Posted: 3/27/2017 by Mike Williams | with 0 comment(s)

By One Name or the Other

From a pup, I was weaned on a mishmash of common and scientific plant names, and while I can hardly claim proficiency in either, probably I'm less comfortable with the common forms. While others say andromeda, I think Pieris (japonica or floribunda), and when writing, my leash must be yanked a time or two so I don't stray too far from more familiar plant names. I think Edgeworthia chrysantha, but must write paperbush.

Posted: 3/24/2017 by Mike Williams | with 0 comment(s)

Have a Plan?

There should be no argument. The gardener is advised to have a plan before visiting the garden center, to go in with a list, if not of specifics, at least one that broadly defines his needs. Perhaps it is enough to think "I need a flowering tree" or "a Japanese maple", or "a screening evergreen", and then see what best fills this need when you visit.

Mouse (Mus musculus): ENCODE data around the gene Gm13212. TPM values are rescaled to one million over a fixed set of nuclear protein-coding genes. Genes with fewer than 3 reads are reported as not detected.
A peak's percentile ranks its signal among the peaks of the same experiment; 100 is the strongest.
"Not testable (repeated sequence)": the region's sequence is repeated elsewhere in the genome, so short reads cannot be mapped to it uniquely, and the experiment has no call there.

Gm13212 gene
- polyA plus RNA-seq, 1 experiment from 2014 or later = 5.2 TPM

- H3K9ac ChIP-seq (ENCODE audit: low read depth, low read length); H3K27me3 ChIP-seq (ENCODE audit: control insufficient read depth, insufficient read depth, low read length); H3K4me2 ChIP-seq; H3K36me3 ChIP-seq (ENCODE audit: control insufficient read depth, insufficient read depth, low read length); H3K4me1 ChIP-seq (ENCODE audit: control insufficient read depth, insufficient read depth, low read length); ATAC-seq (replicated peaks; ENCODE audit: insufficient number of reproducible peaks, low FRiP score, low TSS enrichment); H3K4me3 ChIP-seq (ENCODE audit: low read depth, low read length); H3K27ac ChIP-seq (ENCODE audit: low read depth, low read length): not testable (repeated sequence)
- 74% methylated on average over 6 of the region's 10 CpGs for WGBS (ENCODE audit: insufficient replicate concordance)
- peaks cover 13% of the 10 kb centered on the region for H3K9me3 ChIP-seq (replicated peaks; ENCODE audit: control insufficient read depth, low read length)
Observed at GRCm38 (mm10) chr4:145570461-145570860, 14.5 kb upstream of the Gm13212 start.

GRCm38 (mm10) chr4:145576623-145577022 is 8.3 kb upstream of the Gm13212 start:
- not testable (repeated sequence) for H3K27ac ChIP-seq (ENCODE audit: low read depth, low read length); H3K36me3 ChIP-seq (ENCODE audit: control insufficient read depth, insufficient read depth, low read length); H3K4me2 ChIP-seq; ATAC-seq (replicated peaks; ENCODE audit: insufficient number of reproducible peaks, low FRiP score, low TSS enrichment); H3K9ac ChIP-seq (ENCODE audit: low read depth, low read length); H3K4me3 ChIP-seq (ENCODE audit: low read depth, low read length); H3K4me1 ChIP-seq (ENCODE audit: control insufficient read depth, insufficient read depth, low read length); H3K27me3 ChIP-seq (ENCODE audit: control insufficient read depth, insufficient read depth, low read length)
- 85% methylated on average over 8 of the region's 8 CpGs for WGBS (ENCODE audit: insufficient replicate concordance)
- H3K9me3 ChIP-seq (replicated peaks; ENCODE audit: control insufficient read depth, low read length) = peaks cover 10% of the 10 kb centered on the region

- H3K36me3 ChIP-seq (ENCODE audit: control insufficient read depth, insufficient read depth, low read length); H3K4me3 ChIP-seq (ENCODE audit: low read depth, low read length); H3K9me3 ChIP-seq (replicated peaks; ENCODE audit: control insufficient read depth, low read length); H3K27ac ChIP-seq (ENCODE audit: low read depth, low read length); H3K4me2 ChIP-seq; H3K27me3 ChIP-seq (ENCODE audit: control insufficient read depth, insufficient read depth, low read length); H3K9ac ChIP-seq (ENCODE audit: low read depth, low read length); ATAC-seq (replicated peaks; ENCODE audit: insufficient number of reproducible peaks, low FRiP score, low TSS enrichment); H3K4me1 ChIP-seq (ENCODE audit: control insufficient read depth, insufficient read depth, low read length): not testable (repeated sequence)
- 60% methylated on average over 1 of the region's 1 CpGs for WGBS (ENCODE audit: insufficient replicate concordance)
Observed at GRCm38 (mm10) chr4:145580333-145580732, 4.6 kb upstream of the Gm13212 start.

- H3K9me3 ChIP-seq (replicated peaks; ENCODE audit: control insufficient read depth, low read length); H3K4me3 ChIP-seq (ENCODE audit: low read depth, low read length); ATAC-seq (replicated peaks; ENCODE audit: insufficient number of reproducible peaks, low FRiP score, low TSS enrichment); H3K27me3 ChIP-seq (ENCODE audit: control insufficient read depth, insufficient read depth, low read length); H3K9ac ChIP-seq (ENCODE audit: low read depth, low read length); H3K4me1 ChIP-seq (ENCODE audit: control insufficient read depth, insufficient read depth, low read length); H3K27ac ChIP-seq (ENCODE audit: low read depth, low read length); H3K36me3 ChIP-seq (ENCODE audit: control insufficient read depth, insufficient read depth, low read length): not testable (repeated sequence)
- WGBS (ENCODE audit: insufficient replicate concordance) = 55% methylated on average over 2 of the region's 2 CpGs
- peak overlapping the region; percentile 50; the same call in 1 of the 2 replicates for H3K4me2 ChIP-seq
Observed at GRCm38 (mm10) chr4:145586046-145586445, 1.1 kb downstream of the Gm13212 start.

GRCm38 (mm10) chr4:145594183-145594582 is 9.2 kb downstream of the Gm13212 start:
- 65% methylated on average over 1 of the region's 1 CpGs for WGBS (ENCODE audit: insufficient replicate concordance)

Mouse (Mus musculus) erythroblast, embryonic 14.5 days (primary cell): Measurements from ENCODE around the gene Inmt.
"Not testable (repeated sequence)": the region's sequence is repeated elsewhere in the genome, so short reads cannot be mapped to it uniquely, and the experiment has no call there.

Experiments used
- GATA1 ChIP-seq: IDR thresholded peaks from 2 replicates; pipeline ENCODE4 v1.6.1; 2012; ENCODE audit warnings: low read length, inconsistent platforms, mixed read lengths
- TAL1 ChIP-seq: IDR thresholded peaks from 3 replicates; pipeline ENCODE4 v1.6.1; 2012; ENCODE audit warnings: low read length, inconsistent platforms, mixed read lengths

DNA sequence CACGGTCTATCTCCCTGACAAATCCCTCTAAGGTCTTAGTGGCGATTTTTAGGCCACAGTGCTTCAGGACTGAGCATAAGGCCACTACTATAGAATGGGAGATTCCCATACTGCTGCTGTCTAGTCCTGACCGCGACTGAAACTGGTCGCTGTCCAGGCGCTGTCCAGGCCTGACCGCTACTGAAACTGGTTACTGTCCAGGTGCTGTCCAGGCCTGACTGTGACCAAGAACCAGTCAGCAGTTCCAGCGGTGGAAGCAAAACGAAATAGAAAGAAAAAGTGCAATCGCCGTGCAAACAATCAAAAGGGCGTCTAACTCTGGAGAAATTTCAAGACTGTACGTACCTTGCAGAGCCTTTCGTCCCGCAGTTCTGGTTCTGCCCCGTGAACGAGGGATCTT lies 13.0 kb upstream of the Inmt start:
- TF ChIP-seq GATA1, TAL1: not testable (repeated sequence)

Posted: 3/21/2017 by Mike Williams | with 0 comment(s)

A Chilly Week in March

Following a chilly week in March when temperatures regularly dropped into the teens, damage to flowers and emerging leaves was expected. The gardener's question was, how much damage, and would injury to new leaves do harm as a late freeze stunted mophead hydrangea growth a year ago?

Posted: 3/20/2017 by Mike Williams | with 0 comment(s)

March Weather is Variable, For Better and Worse